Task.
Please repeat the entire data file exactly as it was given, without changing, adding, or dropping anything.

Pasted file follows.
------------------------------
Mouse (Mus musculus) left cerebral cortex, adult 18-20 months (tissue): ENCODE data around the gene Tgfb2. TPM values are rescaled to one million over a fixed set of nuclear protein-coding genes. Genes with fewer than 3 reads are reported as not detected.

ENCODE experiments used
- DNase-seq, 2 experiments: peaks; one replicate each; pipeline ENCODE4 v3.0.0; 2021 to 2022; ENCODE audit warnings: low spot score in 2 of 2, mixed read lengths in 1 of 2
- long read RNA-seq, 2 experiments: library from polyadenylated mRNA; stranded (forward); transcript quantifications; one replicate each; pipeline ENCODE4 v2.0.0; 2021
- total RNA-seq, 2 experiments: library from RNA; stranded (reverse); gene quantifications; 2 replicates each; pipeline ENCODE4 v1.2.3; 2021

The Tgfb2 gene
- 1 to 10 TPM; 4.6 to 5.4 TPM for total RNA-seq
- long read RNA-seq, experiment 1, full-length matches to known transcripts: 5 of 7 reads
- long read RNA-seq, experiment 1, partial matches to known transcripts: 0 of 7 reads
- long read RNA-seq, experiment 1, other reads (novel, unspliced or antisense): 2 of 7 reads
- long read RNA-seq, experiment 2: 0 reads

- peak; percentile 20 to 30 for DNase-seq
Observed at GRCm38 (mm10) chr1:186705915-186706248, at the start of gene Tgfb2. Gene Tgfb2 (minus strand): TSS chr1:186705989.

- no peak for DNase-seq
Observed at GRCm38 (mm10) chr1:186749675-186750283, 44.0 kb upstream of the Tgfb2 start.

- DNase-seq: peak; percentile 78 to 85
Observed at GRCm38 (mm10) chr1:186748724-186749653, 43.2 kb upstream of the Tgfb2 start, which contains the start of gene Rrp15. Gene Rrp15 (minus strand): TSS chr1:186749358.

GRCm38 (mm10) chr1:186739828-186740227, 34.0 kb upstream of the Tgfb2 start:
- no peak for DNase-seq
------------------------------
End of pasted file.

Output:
Mouse (Mus musculus) left cerebral cortex, adult 18-20 months (tissue): ENCODE data around the gene Tgfb2. TPM values are rescaled to one million over a fixed set of nuclear protein-coding genes. Genes with fewer than 3 reads are reported as not detected.

ENCODE experiments used
- DNase-seq, 2 experiments: peaks; one replicate each; pipeline ENCODE4 v3.0.0; 2021 to 2022; ENCODE audit warnings: low spot score in 2 of 2, mixed read lengths in 1 of 2
- long read RNA-seq, 2 experiments: library from polyadenylated mRNA; stranded (forward); transcript quantifications; one replicate each; pipeline ENCODE4 v2.0.0; 2021
- total RNA-seq, 2 experiments: library from RNA; stranded (reverse); gene quantifications; 2 replicates each; pipeline ENCODE4 v1.2.3; 2021

The Tgfb2 gene
- 1 to 10 TPM; 4.6 to 5.4 TPM for total RNA-seq
- long read RNA-seq, experiment 1, full-length matches to known transcripts: 5 of 7 reads
- long read RNA-seq, experiment 1, partial matches to known transcripts: 0 of 7 reads
- long read RNA-seq, experiment 1, other reads (novel, unspliced or antisense): 2 of 7 reads
- long read RNA-seq, experiment 2: 0 reads

- peak; percentile 20 to 30 for DNase-seq
Observed at GRCm38 (mm10) chr1:186705915-186706248, at the start of gene Tgfb2. Gene Tgfb2 (minus strand): TSS chr1:186705989.

- no peak for DNase-seq
Observed at GRCm38 (mm10) chr1:186749675-186750283, 44.0 kb upstream of the Tgfb2 start.

- DNase-seq: peak; percentile 78 to 85
Observed at GRCm38 (mm10) chr1:186748724-186749653, 43.2 kb upstream of the Tgfb2 start, which contains the start of gene Rrp15. Gene Rrp15 (minus strand): TSS chr1:186749358.

GRCm38 (mm10) chr1:186739828-186740227, 34.0 kb upstream of the Tgfb2 start:
- no peak for DNase-seq